Poster Board I-337
Cell derived microparticles (MP) are shed during cell activation and apotosis and MP profiles reflect the status of cell disturbances in various forms of pancytopenias. It was demonstrated that when antibodies fix complement (C) on the membrane, red cells evade C mediated lysis by shedding MP with bound C. We analyzed C and IgG bound to MP to gain insight on the underlying mechanisms of cell destruction. We measured C1q fragment and IgG on cell-derived (MP) in plasmas of patients with ITP, hemolytic anemias (HA) and thrombosis (TBS).
(1) Patient population. Consenting patients consisted of 18 TBS, 14 ITP and 6 HA (5 AIHA and 1 TTP), as well as 20 normal controls (NC). (2) Flow cytometry. MP were centrifuged from 1 mL fresh (not frozen) platelet-poor plasma (PPP), washed twice with saline, resuspended in 100 μL, then incubated with fluorescent mAb to C1q and IgG, then analyzed by flow cytometry. In addition, MP in the PPP were analyzed for MP from RBC (RMP) using marker glycophorin A, and MP from platelets (PMP) by CD42b. Values were considered elevated if >2SD above the mean of NC. Control values were (mean ±SD per μL): C1q+ MP = 536 ±151; IgG+ MP = 5,542 ±2,081; RMP = 823 ±246; PMP = 7,520 ±2,084.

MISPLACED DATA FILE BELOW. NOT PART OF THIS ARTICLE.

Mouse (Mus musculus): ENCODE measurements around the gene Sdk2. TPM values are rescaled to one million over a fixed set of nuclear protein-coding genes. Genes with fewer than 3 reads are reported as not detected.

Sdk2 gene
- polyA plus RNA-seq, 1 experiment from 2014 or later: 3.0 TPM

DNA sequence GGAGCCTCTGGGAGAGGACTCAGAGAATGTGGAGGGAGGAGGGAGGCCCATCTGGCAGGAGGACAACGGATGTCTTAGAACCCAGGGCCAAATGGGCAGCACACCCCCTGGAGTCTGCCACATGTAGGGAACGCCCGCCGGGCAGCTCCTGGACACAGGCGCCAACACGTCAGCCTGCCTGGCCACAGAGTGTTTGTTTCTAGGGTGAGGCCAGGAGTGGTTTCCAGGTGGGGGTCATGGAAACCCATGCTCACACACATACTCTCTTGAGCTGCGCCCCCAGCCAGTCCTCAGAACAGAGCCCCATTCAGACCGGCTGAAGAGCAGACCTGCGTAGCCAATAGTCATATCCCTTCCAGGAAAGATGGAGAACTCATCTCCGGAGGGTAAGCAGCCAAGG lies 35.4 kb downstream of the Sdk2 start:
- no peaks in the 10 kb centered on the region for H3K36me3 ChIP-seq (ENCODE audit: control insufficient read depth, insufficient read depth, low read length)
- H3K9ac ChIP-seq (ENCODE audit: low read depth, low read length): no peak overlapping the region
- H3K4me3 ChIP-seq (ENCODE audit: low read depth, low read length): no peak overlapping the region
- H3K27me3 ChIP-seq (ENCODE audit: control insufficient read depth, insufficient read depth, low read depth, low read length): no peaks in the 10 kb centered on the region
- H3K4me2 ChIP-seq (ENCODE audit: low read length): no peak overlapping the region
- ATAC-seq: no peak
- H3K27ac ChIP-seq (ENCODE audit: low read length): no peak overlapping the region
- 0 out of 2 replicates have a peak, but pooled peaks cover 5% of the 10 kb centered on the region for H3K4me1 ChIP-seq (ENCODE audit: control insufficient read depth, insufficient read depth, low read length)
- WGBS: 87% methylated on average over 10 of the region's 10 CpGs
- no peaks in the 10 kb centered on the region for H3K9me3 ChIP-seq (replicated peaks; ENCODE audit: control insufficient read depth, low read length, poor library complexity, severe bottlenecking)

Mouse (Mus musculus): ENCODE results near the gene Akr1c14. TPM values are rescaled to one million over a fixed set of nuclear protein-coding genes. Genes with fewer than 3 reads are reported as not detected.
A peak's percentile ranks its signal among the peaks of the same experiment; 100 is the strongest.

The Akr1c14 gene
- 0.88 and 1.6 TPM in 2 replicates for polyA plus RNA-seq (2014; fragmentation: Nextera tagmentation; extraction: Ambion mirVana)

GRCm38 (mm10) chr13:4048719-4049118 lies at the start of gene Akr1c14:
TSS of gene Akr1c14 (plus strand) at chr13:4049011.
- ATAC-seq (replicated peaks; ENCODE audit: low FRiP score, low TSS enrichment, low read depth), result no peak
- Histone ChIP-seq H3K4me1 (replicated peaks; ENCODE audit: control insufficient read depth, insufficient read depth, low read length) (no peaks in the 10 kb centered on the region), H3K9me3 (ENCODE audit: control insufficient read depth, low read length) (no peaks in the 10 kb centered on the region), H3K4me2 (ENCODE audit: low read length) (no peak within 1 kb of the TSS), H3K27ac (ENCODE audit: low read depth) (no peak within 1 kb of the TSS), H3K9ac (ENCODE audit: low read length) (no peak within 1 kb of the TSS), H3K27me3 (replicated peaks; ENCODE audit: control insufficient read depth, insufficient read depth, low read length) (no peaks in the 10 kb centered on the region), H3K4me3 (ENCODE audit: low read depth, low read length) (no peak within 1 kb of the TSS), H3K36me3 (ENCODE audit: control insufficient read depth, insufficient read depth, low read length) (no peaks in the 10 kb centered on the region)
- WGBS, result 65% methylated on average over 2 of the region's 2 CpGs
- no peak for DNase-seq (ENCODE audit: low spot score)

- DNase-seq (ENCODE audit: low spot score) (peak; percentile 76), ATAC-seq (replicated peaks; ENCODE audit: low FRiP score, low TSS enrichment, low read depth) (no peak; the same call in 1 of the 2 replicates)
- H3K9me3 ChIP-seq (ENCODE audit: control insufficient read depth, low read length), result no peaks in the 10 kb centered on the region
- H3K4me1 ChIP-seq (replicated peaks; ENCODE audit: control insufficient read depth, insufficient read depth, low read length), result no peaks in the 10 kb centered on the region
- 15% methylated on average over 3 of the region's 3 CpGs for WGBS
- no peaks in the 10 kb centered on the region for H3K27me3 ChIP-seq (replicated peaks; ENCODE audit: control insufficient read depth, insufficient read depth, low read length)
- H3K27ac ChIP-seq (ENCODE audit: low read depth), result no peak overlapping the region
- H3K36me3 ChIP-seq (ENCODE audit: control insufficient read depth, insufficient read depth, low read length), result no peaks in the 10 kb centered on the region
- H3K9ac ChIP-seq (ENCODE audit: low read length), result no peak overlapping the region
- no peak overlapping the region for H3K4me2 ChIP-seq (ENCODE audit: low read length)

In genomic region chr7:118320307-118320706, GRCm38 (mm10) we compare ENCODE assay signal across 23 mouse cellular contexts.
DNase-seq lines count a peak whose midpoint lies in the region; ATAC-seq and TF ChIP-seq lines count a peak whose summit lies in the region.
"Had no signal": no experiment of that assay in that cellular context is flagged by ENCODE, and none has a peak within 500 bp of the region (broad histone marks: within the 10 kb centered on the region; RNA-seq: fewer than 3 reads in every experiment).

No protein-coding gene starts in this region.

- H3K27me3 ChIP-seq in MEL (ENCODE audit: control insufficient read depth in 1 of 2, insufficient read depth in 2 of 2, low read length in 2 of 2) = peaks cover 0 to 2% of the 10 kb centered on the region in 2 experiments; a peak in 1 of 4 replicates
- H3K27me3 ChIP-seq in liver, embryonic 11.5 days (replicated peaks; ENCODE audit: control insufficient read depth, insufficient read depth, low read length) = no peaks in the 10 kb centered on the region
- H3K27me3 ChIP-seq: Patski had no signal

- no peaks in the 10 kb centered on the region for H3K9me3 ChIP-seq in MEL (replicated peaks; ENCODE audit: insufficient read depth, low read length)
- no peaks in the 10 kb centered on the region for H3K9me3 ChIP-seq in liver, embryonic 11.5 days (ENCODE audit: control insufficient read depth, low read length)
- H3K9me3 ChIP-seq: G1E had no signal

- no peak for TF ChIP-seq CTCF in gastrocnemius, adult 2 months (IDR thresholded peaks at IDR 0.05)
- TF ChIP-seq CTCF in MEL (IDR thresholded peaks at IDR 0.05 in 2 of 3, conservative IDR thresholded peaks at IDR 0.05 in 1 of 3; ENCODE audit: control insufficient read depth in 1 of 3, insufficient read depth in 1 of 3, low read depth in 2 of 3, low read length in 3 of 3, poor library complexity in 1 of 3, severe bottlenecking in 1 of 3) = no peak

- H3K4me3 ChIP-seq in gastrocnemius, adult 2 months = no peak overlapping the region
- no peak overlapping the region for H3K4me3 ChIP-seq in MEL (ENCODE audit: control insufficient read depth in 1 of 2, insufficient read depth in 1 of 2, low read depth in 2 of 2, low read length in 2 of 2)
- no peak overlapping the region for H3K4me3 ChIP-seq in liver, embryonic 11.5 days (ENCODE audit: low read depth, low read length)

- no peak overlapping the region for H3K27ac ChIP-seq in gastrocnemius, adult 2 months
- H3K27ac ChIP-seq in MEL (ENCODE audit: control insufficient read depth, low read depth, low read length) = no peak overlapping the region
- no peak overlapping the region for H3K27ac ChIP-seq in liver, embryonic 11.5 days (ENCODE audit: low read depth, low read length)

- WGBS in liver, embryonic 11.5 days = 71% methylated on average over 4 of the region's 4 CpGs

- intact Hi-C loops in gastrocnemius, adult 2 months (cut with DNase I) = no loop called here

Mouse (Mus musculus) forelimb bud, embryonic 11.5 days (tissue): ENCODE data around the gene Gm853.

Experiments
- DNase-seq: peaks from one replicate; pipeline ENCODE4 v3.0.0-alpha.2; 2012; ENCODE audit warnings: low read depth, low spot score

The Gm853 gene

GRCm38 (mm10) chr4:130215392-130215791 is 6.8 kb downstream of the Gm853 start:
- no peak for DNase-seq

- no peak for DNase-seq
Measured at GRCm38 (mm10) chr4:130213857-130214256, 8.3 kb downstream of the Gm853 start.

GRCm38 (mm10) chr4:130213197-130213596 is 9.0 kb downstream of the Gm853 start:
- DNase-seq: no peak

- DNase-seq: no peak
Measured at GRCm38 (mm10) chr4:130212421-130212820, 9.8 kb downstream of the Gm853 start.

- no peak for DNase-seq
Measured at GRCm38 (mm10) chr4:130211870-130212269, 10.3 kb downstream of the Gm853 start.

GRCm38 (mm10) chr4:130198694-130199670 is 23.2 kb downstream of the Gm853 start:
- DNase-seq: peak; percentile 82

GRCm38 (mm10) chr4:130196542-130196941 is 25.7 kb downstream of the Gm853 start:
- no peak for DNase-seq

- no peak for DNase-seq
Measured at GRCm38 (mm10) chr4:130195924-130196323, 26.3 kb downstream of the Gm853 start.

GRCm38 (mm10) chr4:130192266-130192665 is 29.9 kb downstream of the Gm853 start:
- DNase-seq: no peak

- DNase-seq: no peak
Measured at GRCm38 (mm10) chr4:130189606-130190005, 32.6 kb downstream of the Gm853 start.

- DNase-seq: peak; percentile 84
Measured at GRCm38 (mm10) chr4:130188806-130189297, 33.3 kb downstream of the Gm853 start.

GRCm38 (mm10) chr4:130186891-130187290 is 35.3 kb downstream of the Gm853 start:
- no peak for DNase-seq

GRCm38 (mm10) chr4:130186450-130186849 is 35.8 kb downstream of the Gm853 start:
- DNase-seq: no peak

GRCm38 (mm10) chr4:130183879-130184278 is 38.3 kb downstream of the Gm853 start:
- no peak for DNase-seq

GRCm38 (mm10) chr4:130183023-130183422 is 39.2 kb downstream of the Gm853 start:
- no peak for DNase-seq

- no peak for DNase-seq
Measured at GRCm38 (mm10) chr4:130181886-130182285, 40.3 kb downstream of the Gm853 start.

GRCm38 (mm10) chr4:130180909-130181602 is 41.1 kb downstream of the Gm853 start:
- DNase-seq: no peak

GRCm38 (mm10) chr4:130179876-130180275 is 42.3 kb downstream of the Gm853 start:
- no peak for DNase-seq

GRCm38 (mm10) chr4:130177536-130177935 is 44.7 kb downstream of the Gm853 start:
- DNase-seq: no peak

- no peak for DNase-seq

We observed significant elevation of C1q+ and IgG+ MP in patients with ITP (2-3 fold) and hemolytic anemias (6-10 fold) but not in those with thrombosis. These findings indicate that complement mediated cell destruction or disturbance in these disorders is frequent. (1). The ITP group consisted of 2 subgroups, one of which had elevated C1q+ and IgG+ MP, the other not, and these subgroups also differed in RMP. Specifically, six ITP with high C1q+ MP also had high RMP (1,899 ±682 /μL) and PMP (16,602 ±4,216 /μL) while those with normal C1q+ MP had normal RMP (504 ±186 /μL) and PMP (3,472 ±1196 /μL). This suggests that platelet destruction in ITP can proceed via C in some but not all cases, probably depending on the autoantibodies. We have previously reported high RMP in ITP. These findings suggest subclinical C mediated hemolysis in a subset of ITP. (2) In HA patients, all 6 had elevated C1q+ MP (3,934 ±1,419 /μL, p<0.001) as compared to normal controls (536 ±151 /μL). The mean in HA was nearly 6-fold greater than NC. The HA group also had higher IgG+ MP, with mean counts about 10-fold higher than NC (61,531 ±20,733 vs. 5,542 ±2,081 /μL, p<0.001). Furthermore, the HA patients also had elevated RMP (2,191 ±635 /μL, p<0.01). This suggests that C-mediated destruction of RBC is a major mechanism in HA. (3) Linear regression analysis showed that C1q+ MP is well correlated with IgG+ MP (R = 0.84, p<0.0001) and RMP (R = 0.79, p<0.001). (4) The TBS group did not show higher levels of any of the measures assayed.
It is widely believed that phagocytosis is the mechanism of cell destruction in ITP and AIHA. Our findings support the concept that complement (C) -mediated platelet or red cell destruction play an important role and is common in these disorders. Assay of C and IgG on MP can provide new insight to underlying mechanisms of immune mediated platelet and red cell destruction.
No relevant conflicts of interest to declare.
Asterisk with author names denotes non-ASH members.